If we are to believe the headlines, the U.S. is in the throes of its biggest pharmaceutical supply crisis in 30 years. The pipeline of healthcare staples, the mature drugs that allow the typical hospital or clinic to run smoothly, is drying out, forcing physicians to prescribe second- or third-tier treatments, and resulting in medication errors and missed treatments. In a recent survey from the Institute for Safe Medication Practices, 19% of 1800 physician respondents noted “poor patient outcomes” from medication errors caused by drug shortages, meaning that patients are suffering, and even dying.
Cynics ask whether this shortage has been artificially created, in order to raise prices. But the truth is much more complicated, because it’s generic drugs, particularly injectibles, that are in short supply. Economic pressures have driven unstable suppliers out of the business, but those who stay are opting out of unprofitable markets.
Teva, for instance, has reportedly stopped making the anesthetic propofol. Supplies of oncology drugs have been hit so hard that two senators recently wrote to FDA Commissioner Margaret Hamburg asking that steps be taken to ensure a stable supply.
What is the solution? The government can’t mandate production. Pharmaceuticals are a business, after all, and suppliers must pursue profit. If government were to become a customer, as it has for flu vaccines, the supply problem could get worse.
Market forces have to dictate the solution, but maybe the “invisible hand” of self-interest needs a little push.
Government might help, on the R&D side, by facilitating partnerships with its research labs and providing some immunity from liability suits for new drugs in critical areas.
However, the manufacturing of these drugs is another story entirely. Injectibles are more difficult to make than other forms, and require longer lead times.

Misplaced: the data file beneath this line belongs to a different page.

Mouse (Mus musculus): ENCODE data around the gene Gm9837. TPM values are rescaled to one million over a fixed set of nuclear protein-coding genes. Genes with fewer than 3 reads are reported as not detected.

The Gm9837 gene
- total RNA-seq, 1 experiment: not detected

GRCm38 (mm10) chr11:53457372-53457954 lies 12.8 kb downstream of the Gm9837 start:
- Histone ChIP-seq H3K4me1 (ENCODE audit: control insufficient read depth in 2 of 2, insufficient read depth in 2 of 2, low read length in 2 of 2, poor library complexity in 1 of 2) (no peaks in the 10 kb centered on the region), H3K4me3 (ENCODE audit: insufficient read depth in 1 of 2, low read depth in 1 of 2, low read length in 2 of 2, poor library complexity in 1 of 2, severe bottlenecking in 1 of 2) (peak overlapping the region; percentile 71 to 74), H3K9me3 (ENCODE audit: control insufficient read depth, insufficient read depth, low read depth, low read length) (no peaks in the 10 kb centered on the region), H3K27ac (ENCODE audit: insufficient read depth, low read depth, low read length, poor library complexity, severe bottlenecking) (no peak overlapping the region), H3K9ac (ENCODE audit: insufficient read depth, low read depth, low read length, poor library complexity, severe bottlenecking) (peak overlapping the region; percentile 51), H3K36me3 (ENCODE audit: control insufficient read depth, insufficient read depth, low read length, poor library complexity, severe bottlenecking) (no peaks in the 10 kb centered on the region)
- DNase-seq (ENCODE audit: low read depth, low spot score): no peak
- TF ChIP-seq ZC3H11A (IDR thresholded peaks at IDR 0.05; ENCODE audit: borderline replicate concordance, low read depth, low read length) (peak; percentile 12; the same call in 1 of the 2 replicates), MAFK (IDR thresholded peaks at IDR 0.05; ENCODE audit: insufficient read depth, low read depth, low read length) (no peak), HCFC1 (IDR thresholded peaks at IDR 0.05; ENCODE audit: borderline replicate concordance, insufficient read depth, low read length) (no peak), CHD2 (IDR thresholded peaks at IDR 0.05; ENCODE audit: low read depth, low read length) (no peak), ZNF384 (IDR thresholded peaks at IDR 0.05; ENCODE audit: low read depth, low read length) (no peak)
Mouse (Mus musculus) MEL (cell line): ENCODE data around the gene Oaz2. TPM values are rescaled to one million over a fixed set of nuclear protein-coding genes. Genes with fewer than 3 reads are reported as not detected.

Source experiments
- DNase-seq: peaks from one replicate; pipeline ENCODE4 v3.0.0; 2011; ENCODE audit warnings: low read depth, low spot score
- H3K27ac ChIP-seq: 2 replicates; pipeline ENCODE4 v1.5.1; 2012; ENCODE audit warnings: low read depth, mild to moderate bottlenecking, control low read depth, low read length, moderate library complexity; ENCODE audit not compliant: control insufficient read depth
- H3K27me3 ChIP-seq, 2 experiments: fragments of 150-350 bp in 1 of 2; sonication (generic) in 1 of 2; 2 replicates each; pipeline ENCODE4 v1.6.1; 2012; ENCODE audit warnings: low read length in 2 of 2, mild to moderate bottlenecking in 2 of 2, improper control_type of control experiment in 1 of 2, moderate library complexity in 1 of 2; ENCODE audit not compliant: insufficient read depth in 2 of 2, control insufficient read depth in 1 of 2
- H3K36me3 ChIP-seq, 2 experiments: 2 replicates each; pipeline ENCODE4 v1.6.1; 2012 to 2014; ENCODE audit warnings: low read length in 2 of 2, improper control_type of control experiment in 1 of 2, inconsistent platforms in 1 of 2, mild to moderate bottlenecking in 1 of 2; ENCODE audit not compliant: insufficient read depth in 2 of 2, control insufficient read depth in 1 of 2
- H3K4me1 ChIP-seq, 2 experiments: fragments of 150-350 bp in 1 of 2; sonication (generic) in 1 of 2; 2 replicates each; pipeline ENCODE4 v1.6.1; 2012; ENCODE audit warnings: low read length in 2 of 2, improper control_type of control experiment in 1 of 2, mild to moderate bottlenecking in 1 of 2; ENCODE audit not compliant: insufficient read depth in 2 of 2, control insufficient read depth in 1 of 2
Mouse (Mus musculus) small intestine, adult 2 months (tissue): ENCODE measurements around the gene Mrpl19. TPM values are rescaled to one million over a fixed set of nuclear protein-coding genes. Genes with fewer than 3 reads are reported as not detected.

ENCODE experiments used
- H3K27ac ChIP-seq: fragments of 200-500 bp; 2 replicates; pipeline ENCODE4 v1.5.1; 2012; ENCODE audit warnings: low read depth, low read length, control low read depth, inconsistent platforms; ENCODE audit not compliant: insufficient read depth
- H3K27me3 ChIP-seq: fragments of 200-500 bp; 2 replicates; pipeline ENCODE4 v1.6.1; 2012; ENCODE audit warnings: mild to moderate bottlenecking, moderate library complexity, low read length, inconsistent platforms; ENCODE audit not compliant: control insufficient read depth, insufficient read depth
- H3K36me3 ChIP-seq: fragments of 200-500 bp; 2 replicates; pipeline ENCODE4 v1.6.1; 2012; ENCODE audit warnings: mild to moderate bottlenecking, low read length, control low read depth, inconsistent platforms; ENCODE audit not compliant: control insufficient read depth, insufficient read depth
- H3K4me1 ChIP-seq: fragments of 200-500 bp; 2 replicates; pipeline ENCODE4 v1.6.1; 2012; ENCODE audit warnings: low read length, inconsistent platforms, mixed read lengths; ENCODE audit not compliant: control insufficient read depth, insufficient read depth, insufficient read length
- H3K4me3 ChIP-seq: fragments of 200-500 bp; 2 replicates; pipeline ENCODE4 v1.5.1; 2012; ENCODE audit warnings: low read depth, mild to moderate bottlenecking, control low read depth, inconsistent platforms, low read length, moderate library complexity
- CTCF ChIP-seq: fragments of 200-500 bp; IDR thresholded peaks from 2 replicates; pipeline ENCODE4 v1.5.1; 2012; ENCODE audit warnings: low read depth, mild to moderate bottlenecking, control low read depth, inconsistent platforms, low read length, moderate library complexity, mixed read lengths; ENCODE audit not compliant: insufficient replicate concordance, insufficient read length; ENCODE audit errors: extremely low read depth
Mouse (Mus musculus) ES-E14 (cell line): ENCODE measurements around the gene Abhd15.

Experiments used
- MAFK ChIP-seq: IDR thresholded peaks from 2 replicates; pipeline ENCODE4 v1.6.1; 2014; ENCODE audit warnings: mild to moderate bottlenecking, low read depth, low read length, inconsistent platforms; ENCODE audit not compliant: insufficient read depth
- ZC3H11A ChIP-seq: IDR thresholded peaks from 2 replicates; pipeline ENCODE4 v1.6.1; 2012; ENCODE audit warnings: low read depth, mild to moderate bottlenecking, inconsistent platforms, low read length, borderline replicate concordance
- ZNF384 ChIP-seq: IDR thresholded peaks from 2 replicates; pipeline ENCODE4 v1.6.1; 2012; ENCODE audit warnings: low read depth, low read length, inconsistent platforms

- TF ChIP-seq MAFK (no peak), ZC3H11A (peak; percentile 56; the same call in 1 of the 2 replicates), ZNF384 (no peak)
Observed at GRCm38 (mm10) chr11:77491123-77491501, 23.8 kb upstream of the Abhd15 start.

If a capacity ceiling has been reached, perhaps generics manufacturers could take advantage of Obama’s proposed capital tax credit for industry (if it passes). Less likely to appeal to cash-rich name brand drug companies, it might be just the thing to get generics manufacturers to expand their plants and invest in new equipment, such as automated filling systems.
Certainly the manufacturers involved could apply better scheduling techniques and, perhaps, Lean and Six Sigma to operations to ensure that every drop of capacity is used. It would be in their own best interests, since pulling out of sensitive markets could mean negative publicity and bring lower sales in the future.
Perhaps large generic or even brand-name drug companies could come to the rescue, by using the “branded generics” approach for these products. They could do this individually, or via a “Sam’s Club” approach, involving pools of manufacturers, say, groups of six or seven vetted generics manufacturers located in a single area and using common materials. For each critical product area, manufacturers in each group could divide up the manufacturing and collectively ship agreed upon quantities of critical drugs to member customers. The large customer pharma companies could then handle the quality control (assuming they leave metal, wood and pallet coating chemicals out of the equation).
If empathy with patients isn’t a business driver, impatient supply chain partners will be. In the future, manufacturers can expect to see more programs like Premiere Healthcare Alliance’s “Failure to Supply,” which allows hospitals and pharmacies to analyze data to pinpoint contractual supply breaches (and collect fees).
Imagine an industry running with key products unavailable . . . Hyundai’s CEO announcing the Sonata’s availability by lotto? It wouldn’t happen. As GSK’s CEO Andrew Witty wrote recently in The Economist, pharma can no longer afford to think it’s immune to market forces. The question is, can it respond, and use them, to its advantage, and that of its primary customers?